Female Free Divers Take Conservation To New Depths, Exploring Our Relationship With The Sea
Throughout history, the ocean has been referred to as a feminine entity—the mother, where all life began. We, and all mammals, are more connected to the ocean than we realise—even before we’re born. The amniotic fluid in a woman’s womb is remarkably similar to seawater, containing the same salts in almost exactly the same proportions. When babies’ legs begin to form, they start off as one fin-like limb. Our first movements are similar to those of fish; swimming, living and growing in an ocean-like fluid.
“A lot of people have said that free diving is like being reborn or being back in the womb,” says Chelsea Yamase, better known to her 928,000 Instagram followers as Chelsea Kauai. Chelsea is part of a growing community of female free divers plunging to the depths of the ocean, free of any life-saving equipment.
As a sport, free diving is often described as one of the most dangerous in the world. It defies our expectations of human ability, or what we thought were our limitations, as these real-life mermaids spend six to eight minutes under the water, alone, on a single breath.
“In my experience, diving is 90 per cent mental and 10 per cent technique or physicality,” says Yamase. “Some days it’s easier, or I’m so amazed by wildlife that it’s easier to forget about the discomfort of not breathing. Other days, my brain tends to shout very loudly at me. You have to be willing to be uncomfortable. I try to focus my mind on being present. I can feel it like a switch in my brain, where everything gets very quiet. I think science would call it being in flow state. I guess it’s similar to meditation.”
The strain that free diving puts on the body is a jarring contrast to this seemingly serene activity. The heart slows by 50 per cent at 30 metres, lung capacity shrinks from six litres to one and, finally, the brain begins to shut down to conserve oxygen. Blacking out is common and, unfortunately, so is death. But for these women, it’s about more than how deep they can go. It’s the journey down, and what they discover about the world, and about themselves, along the way.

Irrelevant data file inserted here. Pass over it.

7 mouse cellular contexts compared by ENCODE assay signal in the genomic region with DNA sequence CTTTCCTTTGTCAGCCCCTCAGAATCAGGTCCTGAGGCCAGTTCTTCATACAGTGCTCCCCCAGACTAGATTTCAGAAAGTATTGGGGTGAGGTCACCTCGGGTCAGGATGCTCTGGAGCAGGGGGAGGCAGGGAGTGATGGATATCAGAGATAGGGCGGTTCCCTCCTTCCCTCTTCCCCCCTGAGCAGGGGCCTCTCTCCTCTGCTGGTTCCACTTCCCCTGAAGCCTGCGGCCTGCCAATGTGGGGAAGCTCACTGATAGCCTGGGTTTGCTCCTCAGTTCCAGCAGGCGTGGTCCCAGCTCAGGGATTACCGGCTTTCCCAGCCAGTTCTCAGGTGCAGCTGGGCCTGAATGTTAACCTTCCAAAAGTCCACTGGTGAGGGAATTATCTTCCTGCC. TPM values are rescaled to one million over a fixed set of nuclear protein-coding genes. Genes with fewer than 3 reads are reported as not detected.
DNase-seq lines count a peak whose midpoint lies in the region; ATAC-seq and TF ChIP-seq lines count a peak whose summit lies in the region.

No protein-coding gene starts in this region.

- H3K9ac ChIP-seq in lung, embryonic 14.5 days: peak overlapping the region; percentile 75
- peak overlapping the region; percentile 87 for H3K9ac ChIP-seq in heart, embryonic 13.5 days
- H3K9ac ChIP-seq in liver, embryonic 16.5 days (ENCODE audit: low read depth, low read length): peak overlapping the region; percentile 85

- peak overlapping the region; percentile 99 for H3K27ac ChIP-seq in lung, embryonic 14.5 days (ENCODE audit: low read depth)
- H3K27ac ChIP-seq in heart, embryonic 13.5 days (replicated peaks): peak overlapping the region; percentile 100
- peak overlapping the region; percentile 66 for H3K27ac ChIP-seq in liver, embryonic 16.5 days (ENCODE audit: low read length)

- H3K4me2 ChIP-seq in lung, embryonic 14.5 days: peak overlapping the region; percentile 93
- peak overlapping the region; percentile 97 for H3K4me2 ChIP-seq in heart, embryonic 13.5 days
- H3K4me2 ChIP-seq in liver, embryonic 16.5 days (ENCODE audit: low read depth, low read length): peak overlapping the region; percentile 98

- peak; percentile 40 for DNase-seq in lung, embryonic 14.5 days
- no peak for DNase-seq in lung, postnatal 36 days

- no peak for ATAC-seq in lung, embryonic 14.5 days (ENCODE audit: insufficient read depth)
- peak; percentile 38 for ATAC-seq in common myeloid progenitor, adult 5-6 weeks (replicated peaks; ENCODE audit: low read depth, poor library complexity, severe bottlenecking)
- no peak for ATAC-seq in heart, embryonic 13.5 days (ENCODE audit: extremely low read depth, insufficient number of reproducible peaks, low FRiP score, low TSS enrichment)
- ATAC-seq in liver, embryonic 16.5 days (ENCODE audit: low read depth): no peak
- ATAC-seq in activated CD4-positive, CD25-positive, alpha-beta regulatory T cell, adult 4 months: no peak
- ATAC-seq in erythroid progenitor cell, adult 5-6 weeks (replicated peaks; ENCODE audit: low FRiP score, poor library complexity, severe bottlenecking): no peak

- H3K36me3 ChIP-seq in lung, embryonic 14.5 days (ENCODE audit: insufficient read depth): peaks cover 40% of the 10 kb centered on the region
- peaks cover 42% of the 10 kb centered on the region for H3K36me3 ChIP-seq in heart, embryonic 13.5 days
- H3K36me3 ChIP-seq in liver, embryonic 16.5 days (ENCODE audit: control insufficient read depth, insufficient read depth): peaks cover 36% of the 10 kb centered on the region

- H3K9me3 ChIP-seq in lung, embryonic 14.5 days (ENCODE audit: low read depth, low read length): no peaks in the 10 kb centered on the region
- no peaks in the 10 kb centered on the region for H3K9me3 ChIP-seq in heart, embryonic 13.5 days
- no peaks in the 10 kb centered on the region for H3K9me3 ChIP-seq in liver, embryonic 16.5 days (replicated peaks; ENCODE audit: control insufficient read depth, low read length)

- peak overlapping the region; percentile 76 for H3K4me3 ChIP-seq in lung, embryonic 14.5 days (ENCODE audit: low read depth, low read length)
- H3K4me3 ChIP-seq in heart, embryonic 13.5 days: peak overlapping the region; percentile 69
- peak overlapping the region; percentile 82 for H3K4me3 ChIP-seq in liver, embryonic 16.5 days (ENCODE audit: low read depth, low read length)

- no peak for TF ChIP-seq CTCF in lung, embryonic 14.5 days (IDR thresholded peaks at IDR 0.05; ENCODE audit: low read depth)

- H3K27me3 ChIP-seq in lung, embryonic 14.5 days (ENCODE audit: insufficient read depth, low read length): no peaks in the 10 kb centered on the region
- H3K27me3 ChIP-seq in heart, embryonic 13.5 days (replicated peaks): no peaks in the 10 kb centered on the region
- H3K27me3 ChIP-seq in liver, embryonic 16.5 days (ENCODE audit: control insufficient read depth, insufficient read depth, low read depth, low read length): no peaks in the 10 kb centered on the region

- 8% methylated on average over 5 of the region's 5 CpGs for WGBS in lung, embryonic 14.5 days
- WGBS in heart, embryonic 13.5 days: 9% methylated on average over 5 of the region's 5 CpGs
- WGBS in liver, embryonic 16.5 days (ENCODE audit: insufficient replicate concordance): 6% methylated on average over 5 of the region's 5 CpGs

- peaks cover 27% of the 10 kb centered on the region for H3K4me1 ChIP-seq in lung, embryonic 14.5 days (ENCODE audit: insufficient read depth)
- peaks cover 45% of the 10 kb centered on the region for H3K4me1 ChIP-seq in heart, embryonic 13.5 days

Sofia Gomez Uribe, a Colombian free diver and three-time world record holder, says, “I feel a divine connection with the water. When I’m in the ocean I feel so small and insignificant, in a good way. When I enter the ocean, I surrender to her power and strength, I remember how small I am and I remember that the ocean is the one in charge. I feel free.”
Our love for, and our closeness with, nature, particularly with the ocean, is a language that is becoming lost. But these free divers around the world are looking to deepen that connection. There are competitive divers, like Gomez Uribe, and those who do it for leisure, like Yamase. Finally, there are the deep-sea heroes who use free diving as a way to save our oceans. One seen here is named—aptly—Ocean Ramsey. Her grandfather was a submarine captain and her father a diver. “When I was a kid, we’d hit golf balls into the water and dive into the ocean to try and pick them all up, and swim through the lava tubes,” she recalls.
Today, Ramsey operates One Ocean Diving in Hawaii, where she takes curious divers on expeditions to swim with sharks, with the hope that through a better understanding of these fascinating species, they’ll do more to protect them. She has travelled the world to spread this message, including to Hong Kong multiple times to tackle the shark fin trade.